Operating System Selection: If the boot loader displays a menu, it allows the user to select which operating system to boot. However, since both drives likely have the same operating system, it might not differentiate between them clearly.
Potential Conflict: If both drives contain the same operating system, the system might default to booting from the drive set as the primary boot device in BIOS/UEFI settings. In some cases, it might boot from the drive that was originally set up as the primary boot device.
Operating System Boot: Once the boot loader hands control to the selected operating system, it begins loading the OS. However, if both drives have the same operating system and are connected simultaneously, there might be confusion during the boot process, potentially leading to errors or unexpected behavior.
How can we avoid these issues when cloning?
Of course, before any actions with your system, it is strongly recommended to create a backup. By the way, creating a backup and then restoring it to a new drive may be also a safer alternative to the cloning process as you will have the untouchable image of your production environment ready to be restored anywhere at any time. While this way may require additional time, by following it, you will get two birds with one stone – using this backup you can get the system moved to new hardware and also get back to the present moment in case something goes wrong at any given point of time during the cloning process or later. [Read more about how to do backup and restore here]
If you still decide to proceed with the cloning without creating a backup, you really may want to consider disconnecting the old drive and making sure the new disk is now installed internally once the cloning is complete.
Note, when using an external USB enclosure for cloning a system drive – put your source drive in the enclosure, while the new drive used as the destination should go inside the computer.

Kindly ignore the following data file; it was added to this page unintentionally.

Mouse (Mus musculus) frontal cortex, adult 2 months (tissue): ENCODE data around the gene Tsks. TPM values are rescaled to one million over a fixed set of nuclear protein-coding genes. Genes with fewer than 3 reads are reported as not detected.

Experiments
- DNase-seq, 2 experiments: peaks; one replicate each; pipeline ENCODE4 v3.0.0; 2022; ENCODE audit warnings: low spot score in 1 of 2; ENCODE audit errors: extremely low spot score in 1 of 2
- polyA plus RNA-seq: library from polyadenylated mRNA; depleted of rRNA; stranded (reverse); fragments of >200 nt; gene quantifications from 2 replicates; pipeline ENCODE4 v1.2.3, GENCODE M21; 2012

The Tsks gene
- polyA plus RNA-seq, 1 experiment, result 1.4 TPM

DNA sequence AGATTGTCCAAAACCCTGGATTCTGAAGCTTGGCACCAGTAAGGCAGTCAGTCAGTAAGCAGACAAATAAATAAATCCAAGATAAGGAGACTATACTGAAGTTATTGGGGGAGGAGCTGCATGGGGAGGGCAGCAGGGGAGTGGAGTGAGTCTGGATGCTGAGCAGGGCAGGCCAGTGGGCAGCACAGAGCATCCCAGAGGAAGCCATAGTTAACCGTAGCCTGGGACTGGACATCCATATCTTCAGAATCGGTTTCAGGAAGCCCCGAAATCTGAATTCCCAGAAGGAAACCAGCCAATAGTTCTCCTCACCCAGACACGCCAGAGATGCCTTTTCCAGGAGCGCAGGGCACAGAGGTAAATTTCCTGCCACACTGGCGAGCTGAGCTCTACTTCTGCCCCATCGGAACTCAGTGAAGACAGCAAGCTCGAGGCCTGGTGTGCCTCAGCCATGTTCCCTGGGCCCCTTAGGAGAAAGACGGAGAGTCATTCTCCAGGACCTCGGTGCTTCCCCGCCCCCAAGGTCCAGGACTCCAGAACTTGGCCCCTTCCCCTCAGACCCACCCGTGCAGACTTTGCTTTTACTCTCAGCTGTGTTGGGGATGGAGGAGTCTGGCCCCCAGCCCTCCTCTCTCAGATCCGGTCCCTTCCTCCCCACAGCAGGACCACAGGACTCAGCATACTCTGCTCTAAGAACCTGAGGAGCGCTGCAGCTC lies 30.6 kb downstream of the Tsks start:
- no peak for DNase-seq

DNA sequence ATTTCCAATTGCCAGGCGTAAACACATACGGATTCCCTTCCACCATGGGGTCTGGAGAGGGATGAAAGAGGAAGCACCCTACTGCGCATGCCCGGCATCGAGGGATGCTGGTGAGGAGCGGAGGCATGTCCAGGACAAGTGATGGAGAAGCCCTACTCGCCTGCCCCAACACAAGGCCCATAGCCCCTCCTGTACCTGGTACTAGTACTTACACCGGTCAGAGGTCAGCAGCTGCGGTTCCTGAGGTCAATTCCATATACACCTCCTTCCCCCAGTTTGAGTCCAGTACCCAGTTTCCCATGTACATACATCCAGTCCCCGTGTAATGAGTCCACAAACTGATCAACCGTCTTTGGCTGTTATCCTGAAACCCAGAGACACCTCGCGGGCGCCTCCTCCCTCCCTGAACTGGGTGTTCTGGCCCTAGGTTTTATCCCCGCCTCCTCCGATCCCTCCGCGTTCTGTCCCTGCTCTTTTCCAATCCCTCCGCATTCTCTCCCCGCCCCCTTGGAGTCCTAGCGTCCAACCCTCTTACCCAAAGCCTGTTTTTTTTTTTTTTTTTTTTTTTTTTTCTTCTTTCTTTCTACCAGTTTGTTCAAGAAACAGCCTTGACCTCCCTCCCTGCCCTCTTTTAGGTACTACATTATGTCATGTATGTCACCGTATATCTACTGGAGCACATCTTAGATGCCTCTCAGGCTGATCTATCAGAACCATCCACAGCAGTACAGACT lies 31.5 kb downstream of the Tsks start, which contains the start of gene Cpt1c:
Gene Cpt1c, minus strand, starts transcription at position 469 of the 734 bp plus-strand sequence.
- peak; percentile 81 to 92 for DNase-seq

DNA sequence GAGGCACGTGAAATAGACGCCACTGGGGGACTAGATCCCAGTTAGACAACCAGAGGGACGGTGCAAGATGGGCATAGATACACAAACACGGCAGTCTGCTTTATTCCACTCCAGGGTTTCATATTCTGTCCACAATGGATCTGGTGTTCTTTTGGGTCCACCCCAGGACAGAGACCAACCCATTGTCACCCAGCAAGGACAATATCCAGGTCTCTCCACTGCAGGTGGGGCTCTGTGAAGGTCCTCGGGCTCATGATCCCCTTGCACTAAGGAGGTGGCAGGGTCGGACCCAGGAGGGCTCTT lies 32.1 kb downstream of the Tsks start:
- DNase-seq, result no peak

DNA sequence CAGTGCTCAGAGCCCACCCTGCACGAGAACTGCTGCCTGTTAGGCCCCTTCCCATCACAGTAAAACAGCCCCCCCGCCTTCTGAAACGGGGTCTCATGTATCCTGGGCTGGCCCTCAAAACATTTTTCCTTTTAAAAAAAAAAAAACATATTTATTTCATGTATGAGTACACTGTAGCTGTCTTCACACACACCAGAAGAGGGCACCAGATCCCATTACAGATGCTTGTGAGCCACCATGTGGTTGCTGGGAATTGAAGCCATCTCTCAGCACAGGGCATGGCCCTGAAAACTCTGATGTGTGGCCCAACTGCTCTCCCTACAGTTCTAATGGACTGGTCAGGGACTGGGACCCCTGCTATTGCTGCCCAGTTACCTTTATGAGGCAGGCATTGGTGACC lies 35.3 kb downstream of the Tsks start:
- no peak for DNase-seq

How can we fix everything back?
Let’s imagine the situation that this still happened and the computer got booted with two identical drives connected after the cloning operation was complete. As a result, the system became unbootable.
First, check if at least one of the drives is bootable. Disconnect the old drive completely and connect the new drive instead. If the system is bootable then consider the case as solved, yet you may still want to revive the old drive’s bootability.
If the new drive is not bootable, let’s check the old one. Disconnect the new drive completely and put the old one back in its original place. If the system is bootable – you can simply perform the whole process again or proceed with creating a backup and restoring it as an alternative to cloning.
In case any issues have occurred with the MBR on one or both of these drives, there are still a few things you can do to try and fix these problems:
Open the command prompt of the Windows Recovery Media:
- Boot from a Windows installation USB/DVD.
- Choose the "Repair your computer" option.
- Select "Troubleshoot" > "Advanced options" > "Command Prompt."
To rebuild Master Boot Record (MBR) - Type:
To rebuild Boot Configuration Data (BCD) - Type:
To reinstall the Boot Loader - Type:
To check for disk errors and attempt to repair them, replace the drive letter appropriately - Type:
chkdsk c: /f /r and press Enter.
Always ensure you have backups of important data before attempting any repair operations on drives. These steps might help in fixing MBR-related issues caused by conflicts between identical drives, but the success can vary based on the extent of the damage and the specific situation.
Acronis is a Swiss company, founded in Singapore. Celebrating two decades of innovation, Acronis has more than 1,800 employees in 45 locations. The Acronis Cyber Protect Cloud solution is available in 26 languages in over 150 countries and is used by 20,000 service providers to protect over 750,000 businesses.